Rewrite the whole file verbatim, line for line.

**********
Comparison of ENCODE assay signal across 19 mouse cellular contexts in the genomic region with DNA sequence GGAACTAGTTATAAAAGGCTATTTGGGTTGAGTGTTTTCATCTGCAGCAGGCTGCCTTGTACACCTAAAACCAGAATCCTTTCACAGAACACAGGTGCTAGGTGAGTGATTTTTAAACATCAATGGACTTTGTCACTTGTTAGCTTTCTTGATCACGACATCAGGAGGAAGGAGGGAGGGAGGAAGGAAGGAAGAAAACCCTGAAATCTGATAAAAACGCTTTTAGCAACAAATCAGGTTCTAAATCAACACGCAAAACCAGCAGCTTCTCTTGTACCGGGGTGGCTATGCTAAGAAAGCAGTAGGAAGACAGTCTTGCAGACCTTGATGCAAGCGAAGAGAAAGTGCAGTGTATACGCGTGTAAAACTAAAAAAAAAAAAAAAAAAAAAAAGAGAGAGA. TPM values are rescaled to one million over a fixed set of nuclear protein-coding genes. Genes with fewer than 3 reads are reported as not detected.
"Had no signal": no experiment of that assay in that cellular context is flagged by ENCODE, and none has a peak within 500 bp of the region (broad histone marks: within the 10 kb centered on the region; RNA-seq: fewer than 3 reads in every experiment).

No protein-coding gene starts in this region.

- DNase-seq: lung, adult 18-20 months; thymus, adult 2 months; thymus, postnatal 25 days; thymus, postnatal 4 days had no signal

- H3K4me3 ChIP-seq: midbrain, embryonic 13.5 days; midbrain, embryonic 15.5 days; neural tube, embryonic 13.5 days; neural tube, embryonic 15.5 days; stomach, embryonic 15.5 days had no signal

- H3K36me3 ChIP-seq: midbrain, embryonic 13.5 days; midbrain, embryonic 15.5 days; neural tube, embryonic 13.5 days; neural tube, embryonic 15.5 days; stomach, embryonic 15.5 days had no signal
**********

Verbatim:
Comparison of ENCODE assay signal across 19 mouse cellular contexts in the genomic region with DNA sequence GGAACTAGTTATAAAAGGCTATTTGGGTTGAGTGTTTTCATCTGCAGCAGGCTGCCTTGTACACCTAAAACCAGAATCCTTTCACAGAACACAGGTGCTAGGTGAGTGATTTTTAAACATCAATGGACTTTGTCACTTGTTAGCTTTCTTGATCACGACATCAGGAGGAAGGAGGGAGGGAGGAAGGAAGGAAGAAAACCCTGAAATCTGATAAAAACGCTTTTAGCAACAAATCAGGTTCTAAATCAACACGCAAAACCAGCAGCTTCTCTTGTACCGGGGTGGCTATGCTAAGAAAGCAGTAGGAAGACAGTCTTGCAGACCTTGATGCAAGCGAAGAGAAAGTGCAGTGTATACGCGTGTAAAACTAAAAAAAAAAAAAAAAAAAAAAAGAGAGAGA. TPM values are rescaled to one million over a fixed set of nuclear protein-coding genes. Genes with fewer than 3 reads are reported as not detected.
"Had no signal": no experiment of that assay in that cellular context is flagged by ENCODE, and none has a peak within 500 bp of the region (broad histone marks: within the 10 kb centered on the region; RNA-seq: fewer than 3 reads in every experiment).

No protein-coding gene starts in this region.

- DNase-seq: lung, adult 18-20 months; thymus, adult 2 months; thymus, postnatal 25 days; thymus, postnatal 4 days had no signal

- H3K4me3 ChIP-seq: midbrain, embryonic 13.5 days; midbrain, embryonic 15.5 days; neural tube, embryonic 13.5 days; neural tube, embryonic 15.5 days; stomach, embryonic 15.5 days had no signal

- H3K36me3 ChIP-seq: midbrain, embryonic 13.5 days; midbrain, embryonic 15.5 days; neural tube, embryonic 13.5 days; neural tube, embryonic 15.5 days; stomach, embryonic 15.5 days had no signal